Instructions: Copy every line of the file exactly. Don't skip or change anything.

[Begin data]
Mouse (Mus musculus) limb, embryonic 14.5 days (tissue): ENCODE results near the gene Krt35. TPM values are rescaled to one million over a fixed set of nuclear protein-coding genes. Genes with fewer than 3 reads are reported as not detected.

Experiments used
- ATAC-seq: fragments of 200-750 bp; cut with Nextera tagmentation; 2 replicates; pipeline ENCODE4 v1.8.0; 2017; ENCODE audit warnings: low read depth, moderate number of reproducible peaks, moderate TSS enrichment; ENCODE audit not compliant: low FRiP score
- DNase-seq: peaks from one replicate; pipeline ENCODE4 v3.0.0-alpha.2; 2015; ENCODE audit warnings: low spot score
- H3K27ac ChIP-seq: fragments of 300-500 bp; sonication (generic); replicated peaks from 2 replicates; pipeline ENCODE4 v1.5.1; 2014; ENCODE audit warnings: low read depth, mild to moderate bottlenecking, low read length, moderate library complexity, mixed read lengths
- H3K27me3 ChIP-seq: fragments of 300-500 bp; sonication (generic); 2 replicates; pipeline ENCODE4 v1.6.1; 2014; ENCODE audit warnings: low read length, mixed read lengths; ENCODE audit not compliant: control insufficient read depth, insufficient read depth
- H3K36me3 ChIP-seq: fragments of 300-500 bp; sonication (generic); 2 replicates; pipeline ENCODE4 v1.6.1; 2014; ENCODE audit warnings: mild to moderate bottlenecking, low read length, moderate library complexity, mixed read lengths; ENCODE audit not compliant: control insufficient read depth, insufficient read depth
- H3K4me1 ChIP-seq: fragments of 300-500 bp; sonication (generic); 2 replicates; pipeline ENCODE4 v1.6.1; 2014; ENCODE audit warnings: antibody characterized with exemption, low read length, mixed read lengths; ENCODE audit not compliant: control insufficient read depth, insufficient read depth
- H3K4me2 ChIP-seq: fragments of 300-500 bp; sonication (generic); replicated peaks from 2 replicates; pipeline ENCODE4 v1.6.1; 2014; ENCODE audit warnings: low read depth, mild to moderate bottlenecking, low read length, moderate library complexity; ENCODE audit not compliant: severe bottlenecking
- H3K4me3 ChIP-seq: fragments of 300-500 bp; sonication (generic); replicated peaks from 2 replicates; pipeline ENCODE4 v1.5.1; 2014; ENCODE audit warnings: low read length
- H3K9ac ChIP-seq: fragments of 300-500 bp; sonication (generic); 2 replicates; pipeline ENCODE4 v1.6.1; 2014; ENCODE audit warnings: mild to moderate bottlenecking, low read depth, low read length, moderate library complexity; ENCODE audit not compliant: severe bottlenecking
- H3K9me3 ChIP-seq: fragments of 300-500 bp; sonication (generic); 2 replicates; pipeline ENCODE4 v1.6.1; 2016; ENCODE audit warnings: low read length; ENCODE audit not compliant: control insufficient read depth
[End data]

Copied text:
Mouse (Mus musculus) limb, embryonic 14.5 days (tissue): ENCODE results near the gene Krt35. TPM values are rescaled to one million over a fixed set of nuclear protein-coding genes. Genes with fewer than 3 reads are reported as not detected.

Experiments used
- ATAC-seq: fragments of 200-750 bp; cut with Nextera tagmentation; 2 replicates; pipeline ENCODE4 v1.8.0; 2017; ENCODE audit warnings: low read depth, moderate number of reproducible peaks, moderate TSS enrichment; ENCODE audit not compliant: low FRiP score
- DNase-seq: peaks from one replicate; pipeline ENCODE4 v3.0.0-alpha.2; 2015; ENCODE audit warnings: low spot score
- H3K27ac ChIP-seq: fragments of 300-500 bp; sonication (generic); replicated peaks from 2 replicates; pipeline ENCODE4 v1.5.1; 2014; ENCODE audit warnings: low read depth, mild to moderate bottlenecking, low read length, moderate library complexity, mixed read lengths
- H3K27me3 ChIP-seq: fragments of 300-500 bp; sonication (generic); 2 replicates; pipeline ENCODE4 v1.6.1; 2014; ENCODE audit warnings: low read length, mixed read lengths; ENCODE audit not compliant: control insufficient read depth, insufficient read depth
- H3K36me3 ChIP-seq: fragments of 300-500 bp; sonication (generic); 2 replicates; pipeline ENCODE4 v1.6.1; 2014; ENCODE audit warnings: mild to moderate bottlenecking, low read length, moderate library complexity, mixed read lengths; ENCODE audit not compliant: control insufficient read depth, insufficient read depth
- H3K4me1 ChIP-seq: fragments of 300-500 bp; sonication (generic); 2 replicates; pipeline ENCODE4 v1.6.1; 2014; ENCODE audit warnings: antibody characterized with exemption, low read length, mixed read lengths; ENCODE audit not compliant: control insufficient read depth, insufficient read depth
- H3K4me2 ChIP-seq: fragments of 300-500 bp; sonication (generic); replicated peaks from 2 replicates; pipeline ENCODE4 v1.6.1; 2014; ENCODE audit warnings: low read depth, mild to moderate bottlenecking, low read length, moderate library complexity; ENCODE audit not compliant: severe bottlenecking
- H3K4me3 ChIP-seq: fragments of 300-500 bp; sonication (generic); replicated peaks from 2 replicates; pipeline ENCODE4 v1.5.1; 2014; ENCODE audit warnings: low read length
- H3K9ac ChIP-seq: fragments of 300-500 bp; sonication (generic); 2 replicates; pipeline ENCODE4 v1.6.1; 2014; ENCODE audit warnings: mild to moderate bottlenecking, low read depth, low read length, moderate library complexity; ENCODE audit not compliant: severe bottlenecking
- H3K9me3 ChIP-seq: fragments of 300-500 bp; sonication (generic); 2 replicates; pipeline ENCODE4 v1.6.1; 2016; ENCODE audit warnings: low read length; ENCODE audit not compliant: control insufficient read depth